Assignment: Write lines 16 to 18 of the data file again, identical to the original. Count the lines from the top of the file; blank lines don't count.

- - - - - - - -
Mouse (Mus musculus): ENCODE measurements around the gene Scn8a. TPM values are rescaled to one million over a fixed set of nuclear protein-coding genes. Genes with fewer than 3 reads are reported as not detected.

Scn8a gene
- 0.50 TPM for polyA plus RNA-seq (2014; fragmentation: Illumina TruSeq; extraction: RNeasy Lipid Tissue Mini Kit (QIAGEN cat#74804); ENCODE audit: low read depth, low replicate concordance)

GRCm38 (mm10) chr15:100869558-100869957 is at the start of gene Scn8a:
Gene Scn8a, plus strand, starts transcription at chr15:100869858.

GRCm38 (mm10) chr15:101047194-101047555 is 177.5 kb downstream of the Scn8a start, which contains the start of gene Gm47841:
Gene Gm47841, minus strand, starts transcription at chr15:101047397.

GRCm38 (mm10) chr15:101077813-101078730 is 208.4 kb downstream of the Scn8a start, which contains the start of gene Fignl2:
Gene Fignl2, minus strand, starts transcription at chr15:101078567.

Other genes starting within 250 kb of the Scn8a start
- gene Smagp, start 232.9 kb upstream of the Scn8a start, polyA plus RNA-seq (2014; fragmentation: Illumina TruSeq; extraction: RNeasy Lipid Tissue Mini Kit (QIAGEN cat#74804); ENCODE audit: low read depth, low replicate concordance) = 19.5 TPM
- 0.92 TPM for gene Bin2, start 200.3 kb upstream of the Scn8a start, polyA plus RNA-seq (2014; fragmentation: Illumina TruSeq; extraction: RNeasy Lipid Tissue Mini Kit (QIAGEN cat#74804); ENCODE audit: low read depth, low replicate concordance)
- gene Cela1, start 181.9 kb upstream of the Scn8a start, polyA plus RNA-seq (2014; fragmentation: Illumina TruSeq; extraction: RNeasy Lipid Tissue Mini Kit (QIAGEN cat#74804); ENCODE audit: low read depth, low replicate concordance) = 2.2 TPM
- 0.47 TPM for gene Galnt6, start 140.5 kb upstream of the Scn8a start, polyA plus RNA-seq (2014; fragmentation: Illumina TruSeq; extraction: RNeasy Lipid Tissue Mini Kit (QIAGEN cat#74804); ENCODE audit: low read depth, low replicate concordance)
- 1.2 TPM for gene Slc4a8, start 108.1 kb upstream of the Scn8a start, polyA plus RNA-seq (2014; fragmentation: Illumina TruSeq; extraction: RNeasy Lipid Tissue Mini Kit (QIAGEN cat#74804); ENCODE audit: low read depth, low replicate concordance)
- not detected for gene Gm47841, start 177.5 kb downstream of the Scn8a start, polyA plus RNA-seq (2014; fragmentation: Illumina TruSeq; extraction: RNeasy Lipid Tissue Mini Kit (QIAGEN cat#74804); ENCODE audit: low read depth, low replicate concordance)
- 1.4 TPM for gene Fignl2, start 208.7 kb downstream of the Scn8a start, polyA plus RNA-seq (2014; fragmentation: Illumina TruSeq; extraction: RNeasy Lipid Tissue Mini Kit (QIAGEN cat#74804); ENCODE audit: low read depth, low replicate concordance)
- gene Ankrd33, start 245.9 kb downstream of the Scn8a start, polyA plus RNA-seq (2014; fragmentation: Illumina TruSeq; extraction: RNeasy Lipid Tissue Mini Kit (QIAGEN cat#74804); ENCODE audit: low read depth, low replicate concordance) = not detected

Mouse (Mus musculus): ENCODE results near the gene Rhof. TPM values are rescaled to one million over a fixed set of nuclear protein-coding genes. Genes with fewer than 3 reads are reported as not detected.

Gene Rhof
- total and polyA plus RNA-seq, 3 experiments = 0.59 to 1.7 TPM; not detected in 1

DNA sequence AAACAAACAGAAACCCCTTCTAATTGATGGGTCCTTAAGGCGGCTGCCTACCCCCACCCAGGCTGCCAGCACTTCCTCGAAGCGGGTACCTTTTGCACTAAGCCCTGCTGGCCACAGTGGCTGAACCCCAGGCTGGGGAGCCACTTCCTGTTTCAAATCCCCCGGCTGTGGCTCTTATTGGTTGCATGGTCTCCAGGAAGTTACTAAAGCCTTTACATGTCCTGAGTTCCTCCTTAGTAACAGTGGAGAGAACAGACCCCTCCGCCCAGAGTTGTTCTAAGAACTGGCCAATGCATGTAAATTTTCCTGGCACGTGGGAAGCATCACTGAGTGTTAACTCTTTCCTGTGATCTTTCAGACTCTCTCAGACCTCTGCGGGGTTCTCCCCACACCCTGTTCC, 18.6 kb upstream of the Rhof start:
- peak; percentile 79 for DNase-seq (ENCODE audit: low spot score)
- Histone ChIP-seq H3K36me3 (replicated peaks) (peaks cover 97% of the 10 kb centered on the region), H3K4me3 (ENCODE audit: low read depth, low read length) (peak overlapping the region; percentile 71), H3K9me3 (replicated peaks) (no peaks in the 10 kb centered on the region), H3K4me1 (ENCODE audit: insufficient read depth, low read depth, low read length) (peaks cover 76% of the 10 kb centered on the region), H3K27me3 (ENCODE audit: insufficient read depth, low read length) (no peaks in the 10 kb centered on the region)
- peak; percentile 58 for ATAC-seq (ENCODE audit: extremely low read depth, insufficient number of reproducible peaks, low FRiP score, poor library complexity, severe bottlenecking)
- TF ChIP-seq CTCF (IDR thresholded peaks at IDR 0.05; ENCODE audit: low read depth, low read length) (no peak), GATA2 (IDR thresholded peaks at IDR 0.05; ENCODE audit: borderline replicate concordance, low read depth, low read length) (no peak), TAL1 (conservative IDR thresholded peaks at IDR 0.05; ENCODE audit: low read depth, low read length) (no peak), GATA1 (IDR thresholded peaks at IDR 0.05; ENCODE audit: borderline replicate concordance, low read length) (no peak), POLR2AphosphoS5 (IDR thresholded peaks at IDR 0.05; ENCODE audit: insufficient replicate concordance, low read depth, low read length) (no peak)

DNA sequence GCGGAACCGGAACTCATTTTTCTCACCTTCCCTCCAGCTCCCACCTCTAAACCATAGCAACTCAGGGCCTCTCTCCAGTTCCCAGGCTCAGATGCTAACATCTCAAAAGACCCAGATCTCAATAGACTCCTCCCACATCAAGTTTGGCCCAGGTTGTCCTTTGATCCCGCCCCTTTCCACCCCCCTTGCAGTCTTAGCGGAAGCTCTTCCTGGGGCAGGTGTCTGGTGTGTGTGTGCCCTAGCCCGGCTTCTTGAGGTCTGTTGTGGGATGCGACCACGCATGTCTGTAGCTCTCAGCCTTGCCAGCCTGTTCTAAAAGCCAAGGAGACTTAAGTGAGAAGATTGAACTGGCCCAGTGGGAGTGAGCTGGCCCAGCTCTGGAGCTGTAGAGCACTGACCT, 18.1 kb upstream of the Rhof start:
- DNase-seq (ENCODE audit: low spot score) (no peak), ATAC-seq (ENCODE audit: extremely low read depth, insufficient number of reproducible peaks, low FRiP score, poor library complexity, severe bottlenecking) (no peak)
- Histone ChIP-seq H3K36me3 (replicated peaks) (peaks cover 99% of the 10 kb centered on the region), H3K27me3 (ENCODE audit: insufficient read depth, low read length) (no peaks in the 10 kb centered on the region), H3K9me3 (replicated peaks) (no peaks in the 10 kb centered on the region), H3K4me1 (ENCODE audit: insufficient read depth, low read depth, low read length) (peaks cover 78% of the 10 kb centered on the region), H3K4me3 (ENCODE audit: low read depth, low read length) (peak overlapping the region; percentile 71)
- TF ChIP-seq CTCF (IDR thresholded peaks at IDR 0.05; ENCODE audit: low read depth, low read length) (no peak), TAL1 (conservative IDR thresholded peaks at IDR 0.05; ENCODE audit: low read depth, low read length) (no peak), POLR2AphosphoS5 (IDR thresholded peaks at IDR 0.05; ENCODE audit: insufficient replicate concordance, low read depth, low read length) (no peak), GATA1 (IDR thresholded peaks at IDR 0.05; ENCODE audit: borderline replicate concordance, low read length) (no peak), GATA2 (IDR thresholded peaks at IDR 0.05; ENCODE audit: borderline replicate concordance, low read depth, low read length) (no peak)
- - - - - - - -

- not detected for gene Gm47841, start 177.5 kb downstream of the Scn8a start, polyA plus RNA-seq (2014; fragmentation: Illumina TruSeq; extraction: RNeasy Lipid Tissue Mini Kit (QIAGEN cat#74804); ENCODE audit: low read depth, low replicate concordance)
- 1.4 TPM for gene Fignl2, start 208.7 kb downstream of the Scn8a start, polyA plus RNA-seq (2014; fragmentation: Illumina TruSeq; extraction: RNeasy Lipid Tissue Mini Kit (QIAGEN cat#74804); ENCODE audit: low read depth, low replicate concordance)
- gene Ankrd33, start 245.9 kb downstream of the Scn8a start, polyA plus RNA-seq (2014; fragmentation: Illumina TruSeq; extraction: RNeasy Lipid Tissue Mini Kit (QIAGEN cat#74804); ENCODE audit: low read depth, low replicate concordance) = not detected